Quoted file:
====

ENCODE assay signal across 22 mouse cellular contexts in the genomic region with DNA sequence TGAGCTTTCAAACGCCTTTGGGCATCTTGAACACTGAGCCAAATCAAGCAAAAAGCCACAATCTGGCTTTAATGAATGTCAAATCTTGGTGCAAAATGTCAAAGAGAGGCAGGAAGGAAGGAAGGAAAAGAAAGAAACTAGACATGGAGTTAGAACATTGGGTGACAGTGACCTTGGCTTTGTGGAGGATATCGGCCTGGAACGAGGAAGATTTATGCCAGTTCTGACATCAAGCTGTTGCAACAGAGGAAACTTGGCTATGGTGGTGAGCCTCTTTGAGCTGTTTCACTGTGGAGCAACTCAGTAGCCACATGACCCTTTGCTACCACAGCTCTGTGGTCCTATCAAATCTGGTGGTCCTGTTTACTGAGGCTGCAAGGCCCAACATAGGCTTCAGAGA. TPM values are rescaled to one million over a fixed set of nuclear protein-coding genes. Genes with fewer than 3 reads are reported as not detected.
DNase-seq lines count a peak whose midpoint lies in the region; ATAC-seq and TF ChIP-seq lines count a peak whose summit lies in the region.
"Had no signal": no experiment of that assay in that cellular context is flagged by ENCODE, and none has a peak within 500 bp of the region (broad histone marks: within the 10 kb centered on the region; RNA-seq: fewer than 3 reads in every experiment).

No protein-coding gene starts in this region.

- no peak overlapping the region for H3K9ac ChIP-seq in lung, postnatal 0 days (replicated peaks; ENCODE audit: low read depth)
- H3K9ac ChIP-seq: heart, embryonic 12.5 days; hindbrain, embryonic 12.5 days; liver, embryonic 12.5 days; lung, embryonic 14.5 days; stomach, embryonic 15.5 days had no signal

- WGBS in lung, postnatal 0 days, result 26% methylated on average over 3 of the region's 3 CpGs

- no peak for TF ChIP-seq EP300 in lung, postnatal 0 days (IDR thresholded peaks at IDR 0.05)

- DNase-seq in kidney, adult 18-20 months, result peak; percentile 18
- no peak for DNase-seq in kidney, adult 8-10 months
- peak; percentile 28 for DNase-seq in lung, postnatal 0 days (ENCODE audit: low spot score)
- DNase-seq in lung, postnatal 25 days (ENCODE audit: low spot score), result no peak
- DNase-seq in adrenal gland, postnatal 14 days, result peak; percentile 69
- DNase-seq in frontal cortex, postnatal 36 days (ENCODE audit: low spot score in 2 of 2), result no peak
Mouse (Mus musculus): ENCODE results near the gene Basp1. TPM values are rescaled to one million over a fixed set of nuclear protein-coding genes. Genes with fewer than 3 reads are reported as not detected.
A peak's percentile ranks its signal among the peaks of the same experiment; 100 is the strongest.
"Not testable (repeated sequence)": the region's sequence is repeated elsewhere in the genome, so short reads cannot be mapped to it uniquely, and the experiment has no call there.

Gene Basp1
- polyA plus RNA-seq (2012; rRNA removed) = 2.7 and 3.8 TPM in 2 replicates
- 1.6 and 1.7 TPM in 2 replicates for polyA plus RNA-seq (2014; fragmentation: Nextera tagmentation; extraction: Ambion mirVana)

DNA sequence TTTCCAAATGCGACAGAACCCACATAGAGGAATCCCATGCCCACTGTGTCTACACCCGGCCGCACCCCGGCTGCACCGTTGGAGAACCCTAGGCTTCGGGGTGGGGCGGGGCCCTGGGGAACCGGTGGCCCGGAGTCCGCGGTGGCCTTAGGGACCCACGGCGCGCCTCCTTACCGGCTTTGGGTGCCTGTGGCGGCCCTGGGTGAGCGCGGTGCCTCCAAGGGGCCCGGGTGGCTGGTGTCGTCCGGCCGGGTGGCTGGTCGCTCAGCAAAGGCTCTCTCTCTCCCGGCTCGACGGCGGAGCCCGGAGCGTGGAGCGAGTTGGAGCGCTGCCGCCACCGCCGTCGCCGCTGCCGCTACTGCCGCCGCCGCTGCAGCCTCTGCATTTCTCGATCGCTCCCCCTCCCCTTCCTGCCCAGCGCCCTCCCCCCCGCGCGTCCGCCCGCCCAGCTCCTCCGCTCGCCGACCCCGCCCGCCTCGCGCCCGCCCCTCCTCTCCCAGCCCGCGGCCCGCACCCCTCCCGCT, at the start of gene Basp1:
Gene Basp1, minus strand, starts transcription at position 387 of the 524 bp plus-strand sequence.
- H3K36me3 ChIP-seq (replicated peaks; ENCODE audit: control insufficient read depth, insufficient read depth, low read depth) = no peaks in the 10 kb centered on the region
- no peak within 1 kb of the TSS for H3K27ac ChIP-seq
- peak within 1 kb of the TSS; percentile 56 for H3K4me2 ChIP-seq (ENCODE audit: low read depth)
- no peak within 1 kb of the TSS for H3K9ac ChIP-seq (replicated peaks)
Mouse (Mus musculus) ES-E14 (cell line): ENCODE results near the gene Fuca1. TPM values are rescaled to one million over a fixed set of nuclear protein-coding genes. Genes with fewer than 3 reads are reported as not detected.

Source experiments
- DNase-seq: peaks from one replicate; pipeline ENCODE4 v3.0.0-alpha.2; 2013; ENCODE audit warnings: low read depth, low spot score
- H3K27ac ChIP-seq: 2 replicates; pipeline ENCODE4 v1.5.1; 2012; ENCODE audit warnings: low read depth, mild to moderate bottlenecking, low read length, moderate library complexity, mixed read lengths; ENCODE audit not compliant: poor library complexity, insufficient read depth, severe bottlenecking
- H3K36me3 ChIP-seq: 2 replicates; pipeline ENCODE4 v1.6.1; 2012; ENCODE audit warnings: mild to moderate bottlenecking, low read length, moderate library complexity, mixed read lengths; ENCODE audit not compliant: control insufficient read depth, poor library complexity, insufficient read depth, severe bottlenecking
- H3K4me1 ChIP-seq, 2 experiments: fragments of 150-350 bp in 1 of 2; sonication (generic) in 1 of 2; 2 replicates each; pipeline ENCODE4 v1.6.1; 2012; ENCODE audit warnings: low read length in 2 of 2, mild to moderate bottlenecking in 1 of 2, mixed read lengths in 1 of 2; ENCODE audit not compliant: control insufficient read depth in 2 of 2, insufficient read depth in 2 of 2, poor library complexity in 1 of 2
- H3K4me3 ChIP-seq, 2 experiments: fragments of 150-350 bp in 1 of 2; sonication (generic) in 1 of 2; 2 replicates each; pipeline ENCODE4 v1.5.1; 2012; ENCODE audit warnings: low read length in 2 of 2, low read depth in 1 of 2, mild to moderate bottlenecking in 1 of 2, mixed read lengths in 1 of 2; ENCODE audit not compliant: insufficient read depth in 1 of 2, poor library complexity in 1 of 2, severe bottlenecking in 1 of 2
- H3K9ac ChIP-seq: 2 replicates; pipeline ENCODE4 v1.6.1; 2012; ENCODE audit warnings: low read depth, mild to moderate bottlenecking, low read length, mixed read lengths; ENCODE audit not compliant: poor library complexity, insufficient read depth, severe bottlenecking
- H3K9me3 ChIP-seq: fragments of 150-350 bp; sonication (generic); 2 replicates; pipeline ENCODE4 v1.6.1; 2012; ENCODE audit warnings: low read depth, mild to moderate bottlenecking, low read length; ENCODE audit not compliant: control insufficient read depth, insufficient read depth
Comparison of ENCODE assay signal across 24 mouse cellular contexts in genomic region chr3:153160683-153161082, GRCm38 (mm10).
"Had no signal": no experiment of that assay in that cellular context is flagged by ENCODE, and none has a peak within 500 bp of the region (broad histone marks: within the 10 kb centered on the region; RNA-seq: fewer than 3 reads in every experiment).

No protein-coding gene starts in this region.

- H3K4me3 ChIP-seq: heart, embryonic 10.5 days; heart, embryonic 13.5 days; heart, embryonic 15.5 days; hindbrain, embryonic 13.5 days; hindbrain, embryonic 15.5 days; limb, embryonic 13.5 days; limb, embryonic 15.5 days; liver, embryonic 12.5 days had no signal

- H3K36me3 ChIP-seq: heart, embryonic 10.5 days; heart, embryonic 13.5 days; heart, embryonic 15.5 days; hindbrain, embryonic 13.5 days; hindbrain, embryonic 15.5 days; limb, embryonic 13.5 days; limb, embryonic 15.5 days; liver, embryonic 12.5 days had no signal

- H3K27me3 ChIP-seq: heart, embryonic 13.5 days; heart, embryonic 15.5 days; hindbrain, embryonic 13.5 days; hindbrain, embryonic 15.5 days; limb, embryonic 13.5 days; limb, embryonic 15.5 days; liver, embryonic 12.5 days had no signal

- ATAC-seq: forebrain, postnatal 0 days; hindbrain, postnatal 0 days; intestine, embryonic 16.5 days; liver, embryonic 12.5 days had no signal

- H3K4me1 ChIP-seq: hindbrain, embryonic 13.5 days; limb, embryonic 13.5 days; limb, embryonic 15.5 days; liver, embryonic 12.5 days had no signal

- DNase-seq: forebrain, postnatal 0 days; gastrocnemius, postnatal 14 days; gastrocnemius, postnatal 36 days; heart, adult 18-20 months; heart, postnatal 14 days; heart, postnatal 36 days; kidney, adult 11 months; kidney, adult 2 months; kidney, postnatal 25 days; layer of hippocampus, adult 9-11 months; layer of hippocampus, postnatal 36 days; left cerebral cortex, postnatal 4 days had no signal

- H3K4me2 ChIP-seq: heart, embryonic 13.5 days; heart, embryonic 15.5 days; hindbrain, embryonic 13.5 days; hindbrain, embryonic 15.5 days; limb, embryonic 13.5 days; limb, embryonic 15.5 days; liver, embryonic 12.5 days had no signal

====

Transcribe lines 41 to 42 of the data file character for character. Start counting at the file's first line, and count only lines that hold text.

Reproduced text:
- H3K27me3 ChIP-seq: heart, embryonic 13.5 days; heart, embryonic 15.5 days; hindbrain, embryonic 13.5 days; hindbrain, embryonic 15.5 days; limb, embryonic 13.5 days; limb, embryonic 15.5 days; liver, embryonic 12.5 days had no signal

- ATAC-seq: forebrain, postnatal 0 days; hindbrain, postnatal 0 days; intestine, embryonic 16.5 days; liver, embryonic 12.5 days had no signal